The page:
Typically, an increase in serum osmolality is accompanied by a decrease in plasma volume (James et al. 2019). However, in HYP of the present study, post-exercise plasma volume was not reduced. This may have been due to a high osmotic pressure in the vascular space, as high-intensity exercise has been shown to generate high concentrations of lactate and vasopressin (Mears and Shirreffs 2013). These, combined with hypo-osmotic sweat losses, likely caused the serum hyperosmolality, which appeared to draw fluid from the intracellular compartment to the extracellular compartment (Cheuvront and Kenefick 2014; James et al. 2019). In EU, there was the expected increase in plasma volume as a result of the decreased serum osmolality. There was likely the same osmotic response to exercise, however, the fluid provided, particularly the last bolus, was sufficient to decrease serum osmolality and result in a temporary increase in plasma volume post-exercise.
Though maintaining euhydration during high-intensity intermittent exercise appeared to attenuate proximal tubular injury, it is important to acknowledge that the consumption of large amounts of water can increase the risk of exercise-associated hyponatremia (Rosner and Kirven 2007), evidenced in EU of the current study by a decrease in serum osmolality due the ingestion of plain water. However, no subject’s serum osmolality decreased to a concentration that would be deemed as dangerous (< 280 mOsm/kgH2O; Sahay and Sahay 2014), indicating that the hydration protocol used in EU was safe. This hydration protocol was also well tolerated, as evidenced by the lack of difference between trials in perceptual measures related to GI comfort. The hydration protocol also appeared to reduce the physiological strain of the high-intensity intermittent exercise, as measured by the lower heart rates and RPEs in EU, and may therefore have translated into differences in performance if this had been measured (Funnell et al. 2019; James et al. 2019). Whilst the hydration protocol in the present study appeared to attenuate proximal tubular injury, games players will typically drink fluid ad libitum, often consuming less than 50% of their sweat losses (Garth and Burke 2013; Funnell et al. 2017). Therefore, future research should investigate the effect of this rate of fluid ingestion during exercise on biomarkers of renal injury.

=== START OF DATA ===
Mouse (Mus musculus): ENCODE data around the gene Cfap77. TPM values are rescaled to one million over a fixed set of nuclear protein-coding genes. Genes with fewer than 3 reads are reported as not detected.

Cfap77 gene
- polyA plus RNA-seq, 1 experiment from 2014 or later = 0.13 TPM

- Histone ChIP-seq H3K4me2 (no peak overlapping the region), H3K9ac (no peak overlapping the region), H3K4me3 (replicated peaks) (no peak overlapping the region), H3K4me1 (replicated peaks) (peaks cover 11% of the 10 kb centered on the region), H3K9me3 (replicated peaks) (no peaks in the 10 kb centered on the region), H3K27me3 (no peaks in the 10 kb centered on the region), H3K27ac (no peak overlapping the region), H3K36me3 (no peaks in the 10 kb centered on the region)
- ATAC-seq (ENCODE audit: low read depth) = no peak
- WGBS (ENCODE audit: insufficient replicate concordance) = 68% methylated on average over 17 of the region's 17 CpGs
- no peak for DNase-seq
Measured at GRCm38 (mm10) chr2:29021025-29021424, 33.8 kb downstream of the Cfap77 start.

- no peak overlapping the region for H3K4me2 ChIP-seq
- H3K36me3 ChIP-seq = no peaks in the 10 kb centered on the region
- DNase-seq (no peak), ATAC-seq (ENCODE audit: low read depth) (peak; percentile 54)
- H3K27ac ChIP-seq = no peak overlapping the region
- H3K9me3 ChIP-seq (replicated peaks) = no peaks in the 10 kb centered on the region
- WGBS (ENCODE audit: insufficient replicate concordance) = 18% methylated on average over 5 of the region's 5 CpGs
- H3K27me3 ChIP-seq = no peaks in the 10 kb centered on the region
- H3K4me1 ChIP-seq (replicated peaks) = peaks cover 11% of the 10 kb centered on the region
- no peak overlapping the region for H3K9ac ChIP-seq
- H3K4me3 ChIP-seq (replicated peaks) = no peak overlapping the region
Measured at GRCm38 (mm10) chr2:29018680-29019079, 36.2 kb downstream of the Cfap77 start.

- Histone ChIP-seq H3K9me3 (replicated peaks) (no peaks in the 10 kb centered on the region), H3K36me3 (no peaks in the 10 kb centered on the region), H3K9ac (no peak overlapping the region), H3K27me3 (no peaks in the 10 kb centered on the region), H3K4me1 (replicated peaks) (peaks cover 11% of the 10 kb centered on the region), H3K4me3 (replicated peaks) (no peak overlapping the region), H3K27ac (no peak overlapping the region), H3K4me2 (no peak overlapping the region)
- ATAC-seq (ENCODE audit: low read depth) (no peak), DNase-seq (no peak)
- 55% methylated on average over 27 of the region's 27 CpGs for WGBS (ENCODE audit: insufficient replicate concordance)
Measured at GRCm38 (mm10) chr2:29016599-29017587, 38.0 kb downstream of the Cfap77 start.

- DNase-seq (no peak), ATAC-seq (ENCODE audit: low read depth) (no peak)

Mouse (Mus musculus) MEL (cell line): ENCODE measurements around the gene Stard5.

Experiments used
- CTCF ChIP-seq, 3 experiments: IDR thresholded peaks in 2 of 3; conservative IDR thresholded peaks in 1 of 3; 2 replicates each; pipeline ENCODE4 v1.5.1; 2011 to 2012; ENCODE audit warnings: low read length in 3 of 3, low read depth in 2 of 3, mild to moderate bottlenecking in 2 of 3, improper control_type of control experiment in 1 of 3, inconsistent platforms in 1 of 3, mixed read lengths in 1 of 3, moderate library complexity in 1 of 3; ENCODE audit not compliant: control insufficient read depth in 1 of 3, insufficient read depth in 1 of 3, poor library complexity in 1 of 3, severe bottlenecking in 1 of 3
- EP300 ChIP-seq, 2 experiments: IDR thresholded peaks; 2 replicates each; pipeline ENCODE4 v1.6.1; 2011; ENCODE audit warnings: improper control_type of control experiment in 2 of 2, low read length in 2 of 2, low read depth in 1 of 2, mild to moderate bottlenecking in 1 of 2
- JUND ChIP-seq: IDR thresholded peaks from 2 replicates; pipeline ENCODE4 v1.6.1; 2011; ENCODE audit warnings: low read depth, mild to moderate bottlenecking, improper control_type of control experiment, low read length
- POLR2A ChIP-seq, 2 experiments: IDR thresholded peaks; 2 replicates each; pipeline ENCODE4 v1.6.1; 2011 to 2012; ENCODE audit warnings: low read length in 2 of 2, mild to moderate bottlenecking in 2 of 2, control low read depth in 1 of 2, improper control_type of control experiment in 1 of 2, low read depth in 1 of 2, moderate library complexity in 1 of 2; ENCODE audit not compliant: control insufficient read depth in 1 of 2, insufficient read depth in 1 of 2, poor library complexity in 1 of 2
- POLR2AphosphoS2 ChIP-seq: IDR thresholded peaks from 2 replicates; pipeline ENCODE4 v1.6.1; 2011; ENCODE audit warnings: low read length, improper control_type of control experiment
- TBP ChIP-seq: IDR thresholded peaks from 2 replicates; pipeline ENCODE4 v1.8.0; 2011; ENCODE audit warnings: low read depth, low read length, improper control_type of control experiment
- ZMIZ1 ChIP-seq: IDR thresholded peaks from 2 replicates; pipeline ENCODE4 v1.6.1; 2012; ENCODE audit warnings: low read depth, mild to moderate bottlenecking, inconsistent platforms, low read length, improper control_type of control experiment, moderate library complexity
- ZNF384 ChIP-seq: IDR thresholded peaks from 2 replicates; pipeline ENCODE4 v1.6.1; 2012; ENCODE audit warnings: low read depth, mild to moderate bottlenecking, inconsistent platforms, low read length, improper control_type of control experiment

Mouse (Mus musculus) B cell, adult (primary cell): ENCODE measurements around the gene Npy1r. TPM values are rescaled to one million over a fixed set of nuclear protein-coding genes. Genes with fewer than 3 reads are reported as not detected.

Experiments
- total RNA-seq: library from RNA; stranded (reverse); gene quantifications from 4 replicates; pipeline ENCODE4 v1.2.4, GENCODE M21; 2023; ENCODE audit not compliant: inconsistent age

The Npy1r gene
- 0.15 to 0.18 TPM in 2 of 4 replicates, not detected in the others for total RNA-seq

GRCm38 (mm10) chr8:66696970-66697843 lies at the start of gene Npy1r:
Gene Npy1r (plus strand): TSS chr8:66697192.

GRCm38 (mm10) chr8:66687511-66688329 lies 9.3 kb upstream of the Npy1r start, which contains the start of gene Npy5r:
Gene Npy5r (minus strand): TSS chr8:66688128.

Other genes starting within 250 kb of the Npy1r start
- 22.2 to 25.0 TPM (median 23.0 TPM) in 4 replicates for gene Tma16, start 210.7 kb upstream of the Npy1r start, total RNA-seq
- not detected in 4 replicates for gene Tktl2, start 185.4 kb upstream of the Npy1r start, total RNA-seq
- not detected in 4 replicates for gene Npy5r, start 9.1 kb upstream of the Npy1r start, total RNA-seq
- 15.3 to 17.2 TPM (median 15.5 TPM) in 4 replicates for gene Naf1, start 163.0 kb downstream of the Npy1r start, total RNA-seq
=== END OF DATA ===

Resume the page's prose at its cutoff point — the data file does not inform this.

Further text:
At 24 h post-baseline, there was evidence to suggest a decrease in body water in both trials, as seen by the lower body mass and increased urine osmolality compared to baseline. It is possible that the lower body mass may be at least partially explained by incomplete glycogen resynthesis, due to impairment of resynthesis by muscle damage (Zehnder et al. 2004) and insufficient carbohydrate intake (~ 4 g/kg body mass between post-exercise and 24 h in both trials) (Krustrup et al. 2011). It is not clear whether this is the case, though, as muscle glycogen was not measured in the present study, and studies that have measured muscle glycogen resynthesis following soccer-type exercise have produced contrasting findings (Zehnder et al. 2001; Krustrup et al. 2011).
Even if glycogen resynthesis was incomplete, this would not explain the elevated urine osmolality, which is indicative of a decrease in total body water. This apparent body water deficit at 24 h is unlikely to be due to an insufficient volume of water consumed in the recovery period, as it was also seen in EU. Moreover, in the 20.5 h recovery period of HYP, subjects rehydrated with a water volume equal to 245% of their body mass losses, which is well in excess of the 150% that has been shown to achieve rehydration in prior studies (Shirreffs et al. 1996; Evans et al. 2017). However, as the majority of the literature has focussed on short-term rehydration (≤ 6 h) (Evans et al. 2017), the optimal volume of fluid required to achieve rehydration over a longer time period (e.g. 20.5 h) remains unknown. Nonetheless, a more likely explanation for the apparent body water deficit at 24 h is inadequate sodium intake (Sawka et al. 2007). It is recommended that athletes rehydrate with fluid that has a sodium concentration of approximately 40–50 mmol/L (Maughan and Leiper 1995; Merson et al. 2008), but in HYP of the present study, when post-exercise sodium intake was expressed relative to total water intake, the concentration was approximately 30 mmol/L, with a similar amount consumed in EU. Therefore, inadequate sodium intake may have resulted in insufficient fluid retention (Maughan and Leiper 1995; Merson et al. 2008; Evans et al. 2017), and thus may explain the apparent body water deficit seen at 24 h in both trials.